I liked him, honestly. He made me laugh, and he seemed friendly enough, plus we had things in common and good conversation. After a little bit of incredulity and heavily resisting the urge to respond with “Are you taking the mickey, or what?” I decided to go for it.

We arranged a time and place to meet, and I did that inevitable thing where I went through every single item of clothing I own trying to come up with an outfit that made me look nice, but not like I was trying too hard, which I almost definitely put way more thought into than the skirt and cardigan number deserved –especially considering I’m wearing the exact same clothes right now, and all I’ve done all day is housework.

That done, I did my makeup the same way I always do, and even resisted the urge to do anything particular with my hair. I wanted to be myself. At least, as much myself as I ever am when I’m meeting someone for the first time.

I was a little late as I headed to the designated coffee shop, so when I got there I had a quick glance around, and not seeing him, sent a message to let him know I was there. Surprisingly, he answered fairly quickly that he was also in the coffee shop, so I looked about again and spotted him tucked away in a little corner I’d missed in my earlier haste. I recognised him from his profile picture, smiled and waved, and picked up my coffee to go join him.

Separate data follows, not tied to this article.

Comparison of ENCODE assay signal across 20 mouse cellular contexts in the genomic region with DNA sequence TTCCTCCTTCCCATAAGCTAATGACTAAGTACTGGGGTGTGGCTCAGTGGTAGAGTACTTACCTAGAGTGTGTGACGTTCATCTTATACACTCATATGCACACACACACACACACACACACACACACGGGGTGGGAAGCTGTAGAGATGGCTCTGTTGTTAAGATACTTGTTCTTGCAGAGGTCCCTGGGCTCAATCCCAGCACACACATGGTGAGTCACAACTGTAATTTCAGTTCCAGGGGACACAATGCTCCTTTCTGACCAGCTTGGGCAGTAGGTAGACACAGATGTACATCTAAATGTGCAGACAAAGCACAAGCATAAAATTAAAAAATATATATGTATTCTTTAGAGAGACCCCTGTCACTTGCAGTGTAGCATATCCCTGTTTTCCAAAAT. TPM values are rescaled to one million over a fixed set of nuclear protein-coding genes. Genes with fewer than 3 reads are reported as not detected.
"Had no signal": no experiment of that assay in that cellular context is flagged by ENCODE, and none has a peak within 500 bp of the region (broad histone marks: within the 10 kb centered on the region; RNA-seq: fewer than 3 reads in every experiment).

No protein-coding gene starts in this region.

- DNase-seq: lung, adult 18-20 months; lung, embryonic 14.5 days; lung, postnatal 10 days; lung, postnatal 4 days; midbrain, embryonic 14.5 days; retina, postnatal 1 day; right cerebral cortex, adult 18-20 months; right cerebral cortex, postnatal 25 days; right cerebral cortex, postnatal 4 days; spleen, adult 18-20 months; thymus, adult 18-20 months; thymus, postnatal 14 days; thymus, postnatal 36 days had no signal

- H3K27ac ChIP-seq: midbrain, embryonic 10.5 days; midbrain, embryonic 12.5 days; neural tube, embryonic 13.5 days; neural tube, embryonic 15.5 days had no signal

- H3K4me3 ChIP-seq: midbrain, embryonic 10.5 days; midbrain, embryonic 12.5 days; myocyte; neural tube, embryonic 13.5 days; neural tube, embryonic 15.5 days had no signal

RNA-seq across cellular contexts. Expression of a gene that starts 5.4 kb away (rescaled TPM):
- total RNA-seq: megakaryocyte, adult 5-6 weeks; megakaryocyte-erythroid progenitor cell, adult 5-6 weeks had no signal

He didn’t seem particularly pleased to see me. He didn’t smile as I sat down opposite him, and immediately nervous, I kind of blustered away for a moment about why I’d been late before I even realised that he looked mildly irritated.

“You’re not what I expected.” He said, rather bluntly.

“Oh?” I blinked. I had no idea how to respond to that.

“Your profile picture…” he began, then cleared his throat and looked away. “It’s a good photo.”

“I… guess…?”

Part of me wanted to laugh. Yes, of course it was a good photo. I wasn’t going to use a crap one, was I? In fact, I can tell you it’s the profile picture I use on here, too. No filter, just good, natural lighting, and a morning where I felt nice about myself, so could smile for a selfie without looking painfully constipated.

“Yeah…” He said slowly. Then sighed, and stood up from his seat. “Sorry.”